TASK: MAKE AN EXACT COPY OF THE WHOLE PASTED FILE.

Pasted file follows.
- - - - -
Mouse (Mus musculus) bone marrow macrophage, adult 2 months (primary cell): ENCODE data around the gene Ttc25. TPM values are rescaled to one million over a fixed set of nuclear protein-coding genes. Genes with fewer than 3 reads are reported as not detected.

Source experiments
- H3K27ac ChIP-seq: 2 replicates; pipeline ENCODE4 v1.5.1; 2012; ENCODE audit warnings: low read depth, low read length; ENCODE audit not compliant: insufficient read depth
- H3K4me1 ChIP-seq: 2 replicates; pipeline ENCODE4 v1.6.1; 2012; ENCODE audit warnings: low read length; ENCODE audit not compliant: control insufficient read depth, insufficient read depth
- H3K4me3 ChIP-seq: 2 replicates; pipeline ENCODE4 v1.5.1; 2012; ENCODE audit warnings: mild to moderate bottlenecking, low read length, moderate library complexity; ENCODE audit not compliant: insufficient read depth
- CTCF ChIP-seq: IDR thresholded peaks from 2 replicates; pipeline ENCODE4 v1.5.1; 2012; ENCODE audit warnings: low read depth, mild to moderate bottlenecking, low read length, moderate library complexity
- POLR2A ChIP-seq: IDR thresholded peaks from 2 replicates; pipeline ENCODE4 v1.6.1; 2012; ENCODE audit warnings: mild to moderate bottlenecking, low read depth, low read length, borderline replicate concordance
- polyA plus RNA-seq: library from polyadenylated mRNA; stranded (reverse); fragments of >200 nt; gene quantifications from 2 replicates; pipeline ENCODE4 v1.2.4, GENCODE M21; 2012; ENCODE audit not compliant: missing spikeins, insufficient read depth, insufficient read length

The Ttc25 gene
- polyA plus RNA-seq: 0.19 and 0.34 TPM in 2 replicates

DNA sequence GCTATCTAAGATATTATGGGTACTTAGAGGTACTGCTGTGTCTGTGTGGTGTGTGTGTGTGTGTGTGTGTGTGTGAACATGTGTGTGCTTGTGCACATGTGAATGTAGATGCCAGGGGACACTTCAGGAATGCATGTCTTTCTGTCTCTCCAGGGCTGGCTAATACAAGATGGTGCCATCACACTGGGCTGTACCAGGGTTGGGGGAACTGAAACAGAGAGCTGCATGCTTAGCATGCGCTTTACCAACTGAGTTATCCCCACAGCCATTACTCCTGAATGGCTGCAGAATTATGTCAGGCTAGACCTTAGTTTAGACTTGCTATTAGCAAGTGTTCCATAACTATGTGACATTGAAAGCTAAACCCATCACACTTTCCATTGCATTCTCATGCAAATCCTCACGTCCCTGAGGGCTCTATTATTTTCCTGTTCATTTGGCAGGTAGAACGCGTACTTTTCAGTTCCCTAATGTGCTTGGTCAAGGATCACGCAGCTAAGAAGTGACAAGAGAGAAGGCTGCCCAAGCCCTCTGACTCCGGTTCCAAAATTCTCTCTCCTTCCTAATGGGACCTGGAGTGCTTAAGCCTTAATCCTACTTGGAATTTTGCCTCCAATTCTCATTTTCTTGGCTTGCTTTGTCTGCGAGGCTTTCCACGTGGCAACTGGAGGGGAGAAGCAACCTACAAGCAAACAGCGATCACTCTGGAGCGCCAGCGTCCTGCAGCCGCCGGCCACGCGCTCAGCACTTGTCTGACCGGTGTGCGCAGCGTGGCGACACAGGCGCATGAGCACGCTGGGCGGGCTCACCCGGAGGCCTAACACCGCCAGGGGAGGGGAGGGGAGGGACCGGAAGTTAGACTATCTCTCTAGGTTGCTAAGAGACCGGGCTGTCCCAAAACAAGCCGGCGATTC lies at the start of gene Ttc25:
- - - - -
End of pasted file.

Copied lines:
Mouse (Mus musculus) bone marrow macrophage, adult 2 months (primary cell): ENCODE data around the gene Ttc25. TPM values are rescaled to one million over a fixed set of nuclear protein-coding genes. Genes with fewer than 3 reads are reported as not detected.

Source experiments
- H3K27ac ChIP-seq: 2 replicates; pipeline ENCODE4 v1.5.1; 2012; ENCODE audit warnings: low read depth, low read length; ENCODE audit not compliant: insufficient read depth
- H3K4me1 ChIP-seq: 2 replicates; pipeline ENCODE4 v1.6.1; 2012; ENCODE audit warnings: low read length; ENCODE audit not compliant: control insufficient read depth, insufficient read depth
- H3K4me3 ChIP-seq: 2 replicates; pipeline ENCODE4 v1.5.1; 2012; ENCODE audit warnings: mild to moderate bottlenecking, low read length, moderate library complexity; ENCODE audit not compliant: insufficient read depth
- CTCF ChIP-seq: IDR thresholded peaks from 2 replicates; pipeline ENCODE4 v1.5.1; 2012; ENCODE audit warnings: low read depth, mild to moderate bottlenecking, low read length, moderate library complexity
- POLR2A ChIP-seq: IDR thresholded peaks from 2 replicates; pipeline ENCODE4 v1.6.1; 2012; ENCODE audit warnings: mild to moderate bottlenecking, low read depth, low read length, borderline replicate concordance
- polyA plus RNA-seq: library from polyadenylated mRNA; stranded (reverse); fragments of >200 nt; gene quantifications from 2 replicates; pipeline ENCODE4 v1.2.4, GENCODE M21; 2012; ENCODE audit not compliant: missing spikeins, insufficient read depth, insufficient read length

The Ttc25 gene
- polyA plus RNA-seq: 0.19 and 0.34 TPM in 2 replicates

DNA sequence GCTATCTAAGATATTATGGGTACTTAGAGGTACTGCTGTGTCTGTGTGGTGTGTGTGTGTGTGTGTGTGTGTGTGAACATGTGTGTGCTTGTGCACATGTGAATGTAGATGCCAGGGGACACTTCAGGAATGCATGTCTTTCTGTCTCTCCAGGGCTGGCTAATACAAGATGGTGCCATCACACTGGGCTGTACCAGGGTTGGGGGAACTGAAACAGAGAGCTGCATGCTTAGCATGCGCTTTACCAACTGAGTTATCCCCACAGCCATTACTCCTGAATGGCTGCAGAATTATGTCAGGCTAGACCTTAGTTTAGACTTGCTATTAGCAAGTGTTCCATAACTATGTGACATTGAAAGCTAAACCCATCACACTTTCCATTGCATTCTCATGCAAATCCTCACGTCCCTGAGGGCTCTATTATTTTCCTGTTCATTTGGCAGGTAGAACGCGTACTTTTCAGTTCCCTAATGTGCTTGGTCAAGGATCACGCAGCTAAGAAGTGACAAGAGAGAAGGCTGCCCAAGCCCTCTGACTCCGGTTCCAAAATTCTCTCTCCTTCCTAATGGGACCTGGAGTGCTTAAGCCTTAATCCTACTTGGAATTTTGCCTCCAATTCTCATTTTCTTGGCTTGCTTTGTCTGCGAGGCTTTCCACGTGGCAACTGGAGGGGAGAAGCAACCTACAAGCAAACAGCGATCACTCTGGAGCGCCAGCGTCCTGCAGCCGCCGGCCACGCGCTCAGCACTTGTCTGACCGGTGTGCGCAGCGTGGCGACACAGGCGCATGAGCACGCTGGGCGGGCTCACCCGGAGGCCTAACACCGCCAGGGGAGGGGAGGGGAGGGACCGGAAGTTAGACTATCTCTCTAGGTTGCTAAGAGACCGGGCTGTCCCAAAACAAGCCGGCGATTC lies at the start of gene Ttc25: